It could as well count as part of the dividends of democracy.
The States (Sub-nationals) in Nigeria are now embracing financial transparency and full disclosure in order to deliver more developmental projects for their people.
Is it not cheering news that Subnational borrowing from the capital market (debt market) is now on the rise? All thanks to more transparent budgetary and financial management on the part of the States.
Credit ratings are a prerequisite for subnational governments to access the capital market, particularly the international capital market to finance infrastructure investments. Over the years, subnational credit ratings have helped enhance fiscal transparency, price risks and returns, and facilitate capital market participation in fiscal monitoring and surveillance.
Since Debt financing serves as a provider of a better matching of maturity terms with the asset life of the infrastructure, Subnational governments with fiscal strength in Nigeria are increasingly looking to the local debt market to fund some of their infrastructure projects.
The aspects of the Subnational economy that most Credit Rating Agencies (CRAs) cover are; the growth prospects of the subnational economy, the structure of the subnational economy, and the demographic variable.
Rating Analysts also considers the fiscal performance of the subnational government, its track record, the flexibility it enjoys in adjusting its future revenues and expenditures, and its ability to manage potential fiscal imbalance.
The ability of the subnational government to adjust both revenue and expenditures to improve its fiscal strength will be a boost to its creditworthiness. Fiscal position is usually examined in these areas: Revenue flexibility, Expenditure flexibility and capacity, and Flexibility in managing budget deficits.
The subnational government’s creditworthiness is also reliant on how it manages its existing balance sheet and improves its debt servicing and repayment capacity. A number of issues are examined in this regard, some of which are; Liquidity and Debt Management, Managing Debt burden, Managing off-balance-sheet liabilities, and Credibility in debt management.
Off-balance-sheet liabilities examined include debt-like instruments or commitments such as leases, majority ownership of enterprises even without explicit guarantees, public-private partnerships and securitizations for which the subnational government is or may become responsible. These may represent efforts by the subnational governments to circumvent debt limits imposed on them.
However, so many Sub-nationals in Nigeria still face challenges when it comes to maintaining a credible reporting and monitoring system. Their ability to address the issue of governance standards and maintain a certain quality in the entire financial system could as well determine their access to unlocking funding through the debt market.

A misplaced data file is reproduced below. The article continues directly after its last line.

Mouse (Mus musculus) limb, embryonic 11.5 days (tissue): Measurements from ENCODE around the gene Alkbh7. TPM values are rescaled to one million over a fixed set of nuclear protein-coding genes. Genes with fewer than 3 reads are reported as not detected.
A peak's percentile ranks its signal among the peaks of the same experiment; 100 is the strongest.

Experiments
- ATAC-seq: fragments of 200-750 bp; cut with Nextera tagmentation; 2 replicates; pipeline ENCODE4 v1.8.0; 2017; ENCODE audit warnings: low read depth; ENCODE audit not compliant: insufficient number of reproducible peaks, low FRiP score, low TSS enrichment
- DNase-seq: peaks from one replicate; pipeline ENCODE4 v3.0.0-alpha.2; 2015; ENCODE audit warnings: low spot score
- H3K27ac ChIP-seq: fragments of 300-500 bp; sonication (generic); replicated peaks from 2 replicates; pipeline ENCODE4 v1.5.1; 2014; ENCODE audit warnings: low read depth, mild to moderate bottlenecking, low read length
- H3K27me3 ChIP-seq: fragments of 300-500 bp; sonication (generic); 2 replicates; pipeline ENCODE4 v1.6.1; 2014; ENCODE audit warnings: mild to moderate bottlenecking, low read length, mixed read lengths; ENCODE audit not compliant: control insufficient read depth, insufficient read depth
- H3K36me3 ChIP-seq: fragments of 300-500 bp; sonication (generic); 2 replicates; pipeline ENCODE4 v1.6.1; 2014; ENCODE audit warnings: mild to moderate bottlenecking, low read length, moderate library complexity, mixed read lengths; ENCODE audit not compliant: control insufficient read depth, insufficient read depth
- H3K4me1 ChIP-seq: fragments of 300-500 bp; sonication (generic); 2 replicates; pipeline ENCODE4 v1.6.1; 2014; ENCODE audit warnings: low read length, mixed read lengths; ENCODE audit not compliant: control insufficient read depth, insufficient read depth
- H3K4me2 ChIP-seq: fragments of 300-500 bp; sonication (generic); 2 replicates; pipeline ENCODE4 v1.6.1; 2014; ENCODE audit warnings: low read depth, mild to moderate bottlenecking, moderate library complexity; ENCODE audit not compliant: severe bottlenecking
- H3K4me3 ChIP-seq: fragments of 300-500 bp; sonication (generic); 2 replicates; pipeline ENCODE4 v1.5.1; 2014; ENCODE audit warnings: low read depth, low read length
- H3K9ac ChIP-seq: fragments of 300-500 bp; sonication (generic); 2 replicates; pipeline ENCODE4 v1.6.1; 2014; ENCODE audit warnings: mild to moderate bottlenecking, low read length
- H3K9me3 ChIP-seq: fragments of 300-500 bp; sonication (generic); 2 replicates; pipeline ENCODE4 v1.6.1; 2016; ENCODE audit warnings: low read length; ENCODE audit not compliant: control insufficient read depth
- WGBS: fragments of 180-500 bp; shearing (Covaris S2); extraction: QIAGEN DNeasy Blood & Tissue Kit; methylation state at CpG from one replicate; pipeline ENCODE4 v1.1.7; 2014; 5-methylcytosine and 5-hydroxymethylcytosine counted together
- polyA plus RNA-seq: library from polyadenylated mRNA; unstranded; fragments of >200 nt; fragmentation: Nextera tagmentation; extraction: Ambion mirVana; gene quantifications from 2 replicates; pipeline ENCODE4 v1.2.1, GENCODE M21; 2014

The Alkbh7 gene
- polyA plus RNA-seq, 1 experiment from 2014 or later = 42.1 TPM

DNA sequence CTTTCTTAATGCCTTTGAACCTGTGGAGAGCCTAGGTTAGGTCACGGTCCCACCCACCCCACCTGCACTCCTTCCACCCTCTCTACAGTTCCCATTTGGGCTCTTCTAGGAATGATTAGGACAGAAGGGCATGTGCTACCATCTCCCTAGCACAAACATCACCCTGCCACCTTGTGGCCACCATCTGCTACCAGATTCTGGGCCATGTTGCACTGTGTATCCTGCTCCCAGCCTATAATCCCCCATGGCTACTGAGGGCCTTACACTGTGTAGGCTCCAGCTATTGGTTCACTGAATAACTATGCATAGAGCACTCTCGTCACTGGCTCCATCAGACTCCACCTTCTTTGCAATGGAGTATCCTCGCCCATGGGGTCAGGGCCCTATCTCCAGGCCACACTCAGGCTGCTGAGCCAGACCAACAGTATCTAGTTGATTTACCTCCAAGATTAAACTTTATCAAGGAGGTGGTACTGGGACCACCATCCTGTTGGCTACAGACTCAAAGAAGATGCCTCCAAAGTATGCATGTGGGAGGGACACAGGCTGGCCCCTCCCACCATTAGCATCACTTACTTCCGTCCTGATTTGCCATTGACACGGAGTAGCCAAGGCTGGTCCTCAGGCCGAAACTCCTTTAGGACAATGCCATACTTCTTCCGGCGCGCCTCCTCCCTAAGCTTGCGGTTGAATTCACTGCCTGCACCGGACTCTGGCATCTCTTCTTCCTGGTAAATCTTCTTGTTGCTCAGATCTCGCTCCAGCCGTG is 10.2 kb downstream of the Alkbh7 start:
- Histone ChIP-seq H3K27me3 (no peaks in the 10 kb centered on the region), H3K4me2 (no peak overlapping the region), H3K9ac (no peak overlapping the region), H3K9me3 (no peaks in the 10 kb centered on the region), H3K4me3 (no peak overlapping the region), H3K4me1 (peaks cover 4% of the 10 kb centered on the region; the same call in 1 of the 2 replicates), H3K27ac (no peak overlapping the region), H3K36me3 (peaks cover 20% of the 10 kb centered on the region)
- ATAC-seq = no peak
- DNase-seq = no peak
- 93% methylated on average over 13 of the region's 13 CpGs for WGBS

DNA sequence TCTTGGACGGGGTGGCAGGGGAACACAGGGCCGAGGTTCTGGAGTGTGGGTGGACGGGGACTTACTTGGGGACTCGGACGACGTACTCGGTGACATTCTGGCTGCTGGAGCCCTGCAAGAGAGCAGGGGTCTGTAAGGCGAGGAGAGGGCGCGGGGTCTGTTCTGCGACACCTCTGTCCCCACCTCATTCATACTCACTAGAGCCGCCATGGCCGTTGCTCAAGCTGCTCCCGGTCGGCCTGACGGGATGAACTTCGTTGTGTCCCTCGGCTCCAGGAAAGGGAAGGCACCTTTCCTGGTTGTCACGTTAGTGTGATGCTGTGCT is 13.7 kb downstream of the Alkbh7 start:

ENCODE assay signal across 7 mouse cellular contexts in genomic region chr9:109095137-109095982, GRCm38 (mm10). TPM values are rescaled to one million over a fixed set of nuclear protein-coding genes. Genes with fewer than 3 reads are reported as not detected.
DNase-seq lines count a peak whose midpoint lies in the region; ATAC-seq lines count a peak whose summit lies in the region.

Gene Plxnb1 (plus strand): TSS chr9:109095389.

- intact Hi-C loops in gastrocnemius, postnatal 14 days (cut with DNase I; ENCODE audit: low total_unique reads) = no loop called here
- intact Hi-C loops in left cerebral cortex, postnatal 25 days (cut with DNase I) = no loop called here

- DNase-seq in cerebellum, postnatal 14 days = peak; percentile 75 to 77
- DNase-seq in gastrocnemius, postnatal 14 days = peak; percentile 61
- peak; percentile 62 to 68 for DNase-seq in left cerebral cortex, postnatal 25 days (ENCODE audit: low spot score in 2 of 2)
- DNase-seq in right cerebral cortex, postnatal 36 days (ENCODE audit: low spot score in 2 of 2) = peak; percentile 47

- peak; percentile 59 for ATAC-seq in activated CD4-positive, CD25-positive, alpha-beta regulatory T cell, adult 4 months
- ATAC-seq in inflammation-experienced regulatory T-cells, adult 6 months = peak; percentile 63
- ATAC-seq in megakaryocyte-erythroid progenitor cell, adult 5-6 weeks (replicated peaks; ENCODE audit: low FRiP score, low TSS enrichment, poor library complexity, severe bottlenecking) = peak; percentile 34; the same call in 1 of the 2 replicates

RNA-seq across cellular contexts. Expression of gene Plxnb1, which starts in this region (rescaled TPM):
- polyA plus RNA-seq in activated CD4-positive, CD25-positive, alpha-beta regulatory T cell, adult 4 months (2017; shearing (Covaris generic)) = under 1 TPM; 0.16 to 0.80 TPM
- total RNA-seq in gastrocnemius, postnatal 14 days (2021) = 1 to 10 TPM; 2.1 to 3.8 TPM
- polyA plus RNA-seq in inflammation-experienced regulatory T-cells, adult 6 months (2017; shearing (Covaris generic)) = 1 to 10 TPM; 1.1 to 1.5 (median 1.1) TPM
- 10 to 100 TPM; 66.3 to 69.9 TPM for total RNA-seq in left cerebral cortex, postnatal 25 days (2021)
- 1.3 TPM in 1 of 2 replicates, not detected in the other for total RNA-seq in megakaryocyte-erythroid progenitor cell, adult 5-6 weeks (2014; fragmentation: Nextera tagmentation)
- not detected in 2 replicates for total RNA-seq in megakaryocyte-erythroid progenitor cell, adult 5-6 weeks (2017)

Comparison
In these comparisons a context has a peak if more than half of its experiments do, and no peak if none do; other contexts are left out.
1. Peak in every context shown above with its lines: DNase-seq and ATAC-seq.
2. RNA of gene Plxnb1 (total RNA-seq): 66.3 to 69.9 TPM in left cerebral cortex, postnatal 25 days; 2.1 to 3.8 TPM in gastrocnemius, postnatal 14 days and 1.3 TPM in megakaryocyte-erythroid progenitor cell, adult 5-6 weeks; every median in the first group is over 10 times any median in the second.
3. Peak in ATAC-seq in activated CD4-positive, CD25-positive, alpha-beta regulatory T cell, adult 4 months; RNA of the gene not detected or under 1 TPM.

Sometimes, there are major hindrances to fiscal sustainability in States legislative mandates of central vis-à-vis subnational governments and the intergovernmental finance system. A good track record of creditworthiness allows subnational governments to raise funds in the capital market and also reduce the cost of capital.
Good credit ratings can translate into lower borrowing cost as reflected in the lower spread of the debt instrument.
Interestingly, a country’s overall credit rating could place various restrictions on the subnational government’s ability to raise funds and to change its credit standing. Also, favorable sovereign factors could be a significant boost for subnational ratings.
Changes in sovereign ratings are usually followed by similar adjustments in subnational ratings, especially in the emerging economies. But even if the subnational governments are rated more highly than the sovereign, the gap is unlikely to be large as many aspects of the subnational creditworthiness are heavily influenced (and in many cases, constrained) by what happens politically and economically at the national level.
How important the national controls and restrictions are on the subnational rating process depends on whether they translate to certain policy, institutional and management changes on the part of the subnational government. The national government can directly affect the subnational ratings through the restrictions it places on the subnational government revenue and spending profiles. Subnational governments also face constraints in adjusting their own tax revenues. In many countries these constraints are set by their respective constitutions and legislation on tax policy and administration.
In conclusion, both sovereign and subnational ratings are assessed using a framework that encompasses the political, economic, fiscal, financial and institutional factors, even though they play more of a role in the sovereign process. It is also important to note that rating methodologies are not static; they change in scope and emphasis in response to the changing structure of the entities being rated.